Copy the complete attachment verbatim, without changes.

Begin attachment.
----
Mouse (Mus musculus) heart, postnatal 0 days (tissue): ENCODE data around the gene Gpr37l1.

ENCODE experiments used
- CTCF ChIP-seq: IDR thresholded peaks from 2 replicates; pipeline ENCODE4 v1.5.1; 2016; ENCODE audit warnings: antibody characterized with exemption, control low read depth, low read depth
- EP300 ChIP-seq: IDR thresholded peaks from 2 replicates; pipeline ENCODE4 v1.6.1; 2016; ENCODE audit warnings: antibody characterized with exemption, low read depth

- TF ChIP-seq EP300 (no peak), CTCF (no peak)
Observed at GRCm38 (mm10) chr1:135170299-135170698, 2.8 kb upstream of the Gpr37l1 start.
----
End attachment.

Mouse (Mus musculus) heart, postnatal 0 days (tissue): ENCODE data around the gene Gpr37l1.

ENCODE experiments used
- CTCF ChIP-seq: IDR thresholded peaks from 2 replicates; pipeline ENCODE4 v1.5.1; 2016; ENCODE audit warnings: antibody characterized with exemption, control low read depth, low read depth
- EP300 ChIP-seq: IDR thresholded peaks from 2 replicates; pipeline ENCODE4 v1.6.1; 2016; ENCODE audit warnings: antibody characterized with exemption, low read depth

- TF ChIP-seq EP300 (no peak), CTCF (no peak)
Observed at GRCm38 (mm10) chr1:135170299-135170698, 2.8 kb upstream of the Gpr37l1 start.